- The Washington Times - Tuesday, August 26, 2008

The secretary of the Department of Veterans Affairs has apologized to the family of an Army veteran who died last year after being turned away from a Bronx VA hospital after he refused to participate in an Alzheimer’s disease study.

Joe Fitzgerald, 74, died of Creutzfeldt-Jakob disease - the human form of mad cow disease - less than a month after being dismissed without diagnosis or treatment at James J. Peters VA Medical Center, The Washington Times reported Friday.

His widow, Aimee Fitzgerald, has demanded answers from the VA as to whether human research testing is taking a priority over the health care of veterans after the agency responded that the Alzheimer’s study was a “mandate.”

“I can only apologize that Mrs. Fitzgerald perceived a sense of callousness, or a sense that there was some additional diagnostic or other measures to be offered,” Veterans Affairs Secretary James B. Peake said in a letter to the editor at The Times. “It will renew our emphasis to VA staff about sensitivity in communicating.”


The VA has come under scrutiny and criticism over its human-subject experiments since a Washington Times/ABC News investigation revealed in July that the agency had failed to quickly notify participants in a smoking-cessation study about the potentially dangerous side effects of a drug some participants were taking.

A recent investigation of experiments conducted at an Arkansas veterans hospital uncovered rampant violations, including missing consent forms, secret HIV testing and failure to report more than 100 deaths of subjects participating in studies.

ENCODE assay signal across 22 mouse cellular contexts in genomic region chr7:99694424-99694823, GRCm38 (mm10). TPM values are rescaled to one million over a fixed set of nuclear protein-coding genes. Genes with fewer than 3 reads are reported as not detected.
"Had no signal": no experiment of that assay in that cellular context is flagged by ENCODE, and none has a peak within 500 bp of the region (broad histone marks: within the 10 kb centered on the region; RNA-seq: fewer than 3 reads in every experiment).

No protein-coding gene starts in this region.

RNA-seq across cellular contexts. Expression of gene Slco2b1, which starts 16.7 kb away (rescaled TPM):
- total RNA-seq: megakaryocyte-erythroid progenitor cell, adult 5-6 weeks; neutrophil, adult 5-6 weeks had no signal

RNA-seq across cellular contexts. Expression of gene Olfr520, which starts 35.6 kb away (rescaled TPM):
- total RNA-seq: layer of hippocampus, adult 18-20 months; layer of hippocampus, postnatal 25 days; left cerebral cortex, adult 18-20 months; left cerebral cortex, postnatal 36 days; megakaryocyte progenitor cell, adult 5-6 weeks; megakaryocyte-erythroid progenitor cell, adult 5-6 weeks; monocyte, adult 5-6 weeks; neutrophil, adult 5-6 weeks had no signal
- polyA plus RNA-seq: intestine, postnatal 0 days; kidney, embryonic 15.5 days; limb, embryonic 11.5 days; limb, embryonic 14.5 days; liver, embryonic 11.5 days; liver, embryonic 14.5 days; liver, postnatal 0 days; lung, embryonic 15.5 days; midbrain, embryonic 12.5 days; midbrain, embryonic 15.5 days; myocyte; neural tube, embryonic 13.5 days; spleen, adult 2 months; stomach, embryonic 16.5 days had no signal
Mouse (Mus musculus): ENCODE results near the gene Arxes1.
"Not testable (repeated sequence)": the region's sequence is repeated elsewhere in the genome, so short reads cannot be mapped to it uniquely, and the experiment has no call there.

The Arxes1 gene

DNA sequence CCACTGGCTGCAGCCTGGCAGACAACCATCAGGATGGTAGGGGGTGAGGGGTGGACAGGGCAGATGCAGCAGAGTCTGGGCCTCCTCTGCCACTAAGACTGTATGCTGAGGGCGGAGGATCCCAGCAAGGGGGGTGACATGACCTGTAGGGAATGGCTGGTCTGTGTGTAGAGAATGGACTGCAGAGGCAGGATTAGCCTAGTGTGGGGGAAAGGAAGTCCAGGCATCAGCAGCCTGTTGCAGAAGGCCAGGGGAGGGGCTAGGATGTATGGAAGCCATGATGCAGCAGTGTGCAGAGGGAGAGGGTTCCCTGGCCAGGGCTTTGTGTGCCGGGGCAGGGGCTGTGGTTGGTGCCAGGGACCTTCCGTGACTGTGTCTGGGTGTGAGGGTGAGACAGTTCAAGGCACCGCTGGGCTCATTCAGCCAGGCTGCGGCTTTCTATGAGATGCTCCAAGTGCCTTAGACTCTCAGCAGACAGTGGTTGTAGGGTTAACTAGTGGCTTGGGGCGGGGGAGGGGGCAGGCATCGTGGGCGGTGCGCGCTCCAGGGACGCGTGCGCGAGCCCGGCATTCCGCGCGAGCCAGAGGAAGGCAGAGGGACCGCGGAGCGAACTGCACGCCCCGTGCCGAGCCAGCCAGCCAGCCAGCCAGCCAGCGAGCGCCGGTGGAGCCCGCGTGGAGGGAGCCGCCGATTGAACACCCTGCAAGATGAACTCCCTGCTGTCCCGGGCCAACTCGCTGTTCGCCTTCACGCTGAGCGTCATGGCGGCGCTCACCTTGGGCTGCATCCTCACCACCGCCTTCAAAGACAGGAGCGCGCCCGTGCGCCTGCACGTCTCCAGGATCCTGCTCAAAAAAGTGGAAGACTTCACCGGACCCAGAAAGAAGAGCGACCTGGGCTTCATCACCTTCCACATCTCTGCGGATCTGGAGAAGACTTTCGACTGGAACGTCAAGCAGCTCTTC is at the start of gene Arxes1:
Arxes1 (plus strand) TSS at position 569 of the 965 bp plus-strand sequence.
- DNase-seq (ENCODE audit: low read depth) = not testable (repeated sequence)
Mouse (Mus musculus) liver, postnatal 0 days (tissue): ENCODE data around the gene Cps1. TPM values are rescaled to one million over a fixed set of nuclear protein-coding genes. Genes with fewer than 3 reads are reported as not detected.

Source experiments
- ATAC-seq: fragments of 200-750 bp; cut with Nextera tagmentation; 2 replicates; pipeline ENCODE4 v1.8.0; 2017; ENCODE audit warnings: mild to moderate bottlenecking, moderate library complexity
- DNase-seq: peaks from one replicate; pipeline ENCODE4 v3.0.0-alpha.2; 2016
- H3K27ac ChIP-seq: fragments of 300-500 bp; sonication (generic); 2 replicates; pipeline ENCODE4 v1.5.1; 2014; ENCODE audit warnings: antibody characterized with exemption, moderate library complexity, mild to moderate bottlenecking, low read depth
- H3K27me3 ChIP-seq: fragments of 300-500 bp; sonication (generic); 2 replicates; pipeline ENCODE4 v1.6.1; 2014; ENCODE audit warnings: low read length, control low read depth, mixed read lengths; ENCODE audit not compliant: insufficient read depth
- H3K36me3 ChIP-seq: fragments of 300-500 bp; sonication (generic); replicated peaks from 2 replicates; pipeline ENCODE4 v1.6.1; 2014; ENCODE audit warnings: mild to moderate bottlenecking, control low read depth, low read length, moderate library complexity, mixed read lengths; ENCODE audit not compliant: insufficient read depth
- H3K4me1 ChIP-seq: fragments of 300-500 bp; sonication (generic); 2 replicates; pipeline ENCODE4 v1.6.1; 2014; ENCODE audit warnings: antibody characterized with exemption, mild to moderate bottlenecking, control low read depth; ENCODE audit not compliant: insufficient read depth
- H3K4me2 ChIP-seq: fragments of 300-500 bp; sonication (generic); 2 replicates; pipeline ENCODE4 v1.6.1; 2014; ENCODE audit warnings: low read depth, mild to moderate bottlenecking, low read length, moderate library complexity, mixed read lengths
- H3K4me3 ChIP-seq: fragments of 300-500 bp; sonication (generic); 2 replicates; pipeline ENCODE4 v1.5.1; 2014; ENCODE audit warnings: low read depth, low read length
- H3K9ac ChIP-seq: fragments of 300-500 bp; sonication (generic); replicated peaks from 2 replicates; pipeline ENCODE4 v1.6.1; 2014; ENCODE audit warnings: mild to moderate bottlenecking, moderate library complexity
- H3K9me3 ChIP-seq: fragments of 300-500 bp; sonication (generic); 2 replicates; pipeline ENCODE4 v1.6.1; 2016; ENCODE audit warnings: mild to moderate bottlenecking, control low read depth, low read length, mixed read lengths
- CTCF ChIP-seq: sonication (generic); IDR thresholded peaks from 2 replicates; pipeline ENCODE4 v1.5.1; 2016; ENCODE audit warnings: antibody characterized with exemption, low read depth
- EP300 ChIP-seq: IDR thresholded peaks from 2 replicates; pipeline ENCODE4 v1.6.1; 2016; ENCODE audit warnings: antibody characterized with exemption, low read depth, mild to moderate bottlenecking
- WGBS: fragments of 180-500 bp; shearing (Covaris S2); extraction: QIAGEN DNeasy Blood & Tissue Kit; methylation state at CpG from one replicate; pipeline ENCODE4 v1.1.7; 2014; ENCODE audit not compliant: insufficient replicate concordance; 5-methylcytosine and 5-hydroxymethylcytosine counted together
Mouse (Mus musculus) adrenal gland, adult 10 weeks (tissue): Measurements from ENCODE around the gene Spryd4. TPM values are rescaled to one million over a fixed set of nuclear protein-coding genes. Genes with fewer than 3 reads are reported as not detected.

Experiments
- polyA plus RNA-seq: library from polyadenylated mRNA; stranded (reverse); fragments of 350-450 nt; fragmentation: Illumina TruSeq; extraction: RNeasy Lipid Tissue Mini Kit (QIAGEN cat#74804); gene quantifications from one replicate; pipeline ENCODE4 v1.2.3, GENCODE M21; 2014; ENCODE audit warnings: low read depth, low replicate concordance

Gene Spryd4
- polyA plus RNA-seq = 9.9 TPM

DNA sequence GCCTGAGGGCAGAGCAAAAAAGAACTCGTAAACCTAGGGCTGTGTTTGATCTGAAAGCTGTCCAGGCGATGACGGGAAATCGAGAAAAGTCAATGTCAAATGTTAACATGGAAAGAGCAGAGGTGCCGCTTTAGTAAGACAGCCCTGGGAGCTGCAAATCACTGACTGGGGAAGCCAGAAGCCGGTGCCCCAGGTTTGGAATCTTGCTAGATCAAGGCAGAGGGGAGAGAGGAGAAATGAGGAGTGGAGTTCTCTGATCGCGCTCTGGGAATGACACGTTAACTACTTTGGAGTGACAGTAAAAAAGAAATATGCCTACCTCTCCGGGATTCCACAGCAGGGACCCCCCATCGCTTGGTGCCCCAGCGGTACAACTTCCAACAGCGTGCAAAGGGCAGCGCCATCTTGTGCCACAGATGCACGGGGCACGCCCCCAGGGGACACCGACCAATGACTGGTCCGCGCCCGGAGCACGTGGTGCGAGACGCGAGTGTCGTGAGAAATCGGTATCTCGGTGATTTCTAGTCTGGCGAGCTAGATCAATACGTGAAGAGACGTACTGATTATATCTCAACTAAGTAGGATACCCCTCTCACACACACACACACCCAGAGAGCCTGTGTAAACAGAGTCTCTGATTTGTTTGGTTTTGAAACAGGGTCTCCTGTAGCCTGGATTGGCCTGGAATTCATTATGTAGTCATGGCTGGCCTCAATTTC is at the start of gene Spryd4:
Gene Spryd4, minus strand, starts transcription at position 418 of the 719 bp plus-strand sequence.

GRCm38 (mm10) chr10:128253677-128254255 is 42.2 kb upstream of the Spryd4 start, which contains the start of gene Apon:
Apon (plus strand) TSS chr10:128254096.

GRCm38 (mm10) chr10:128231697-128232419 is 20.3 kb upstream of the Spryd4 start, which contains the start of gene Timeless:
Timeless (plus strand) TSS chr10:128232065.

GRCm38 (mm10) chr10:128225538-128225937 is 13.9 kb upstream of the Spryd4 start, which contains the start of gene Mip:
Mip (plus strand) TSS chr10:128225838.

Mr. Fitzgerald sought treatment for his sudden loss of motor skills at the Bronx VA hospital when his attending physician, Dr. Ruth Walker, said that enrolling in the Alzheimer’s study would enable a quicker diagnosis of his disease, Mrs. Fitzgerald said.

Dr. Walker introduced the family to Dr. Christine Bergmann, who headed the Alzheimer’s study. VA officials said Dr. Bergmann did not have the authority to offer a diagnosis.

“I can only apologize for the family’s perception in this tragic case and to let them know that it will serve as a system-wide reminder about the importance of clear and compassionate communication,” Mr. Peake said in his letter to the editor.

The Times also reported that Arthur Caplan, one of the nation’s premier medical ethicists and director of the Center for Bioethics at the University of Pennsylvania, said the first obligation of any caregiver is to treat the patient.

In his letter, Mr. Peake - a physician himself - said he and his agency “completely share Mr. Caplan’s view.”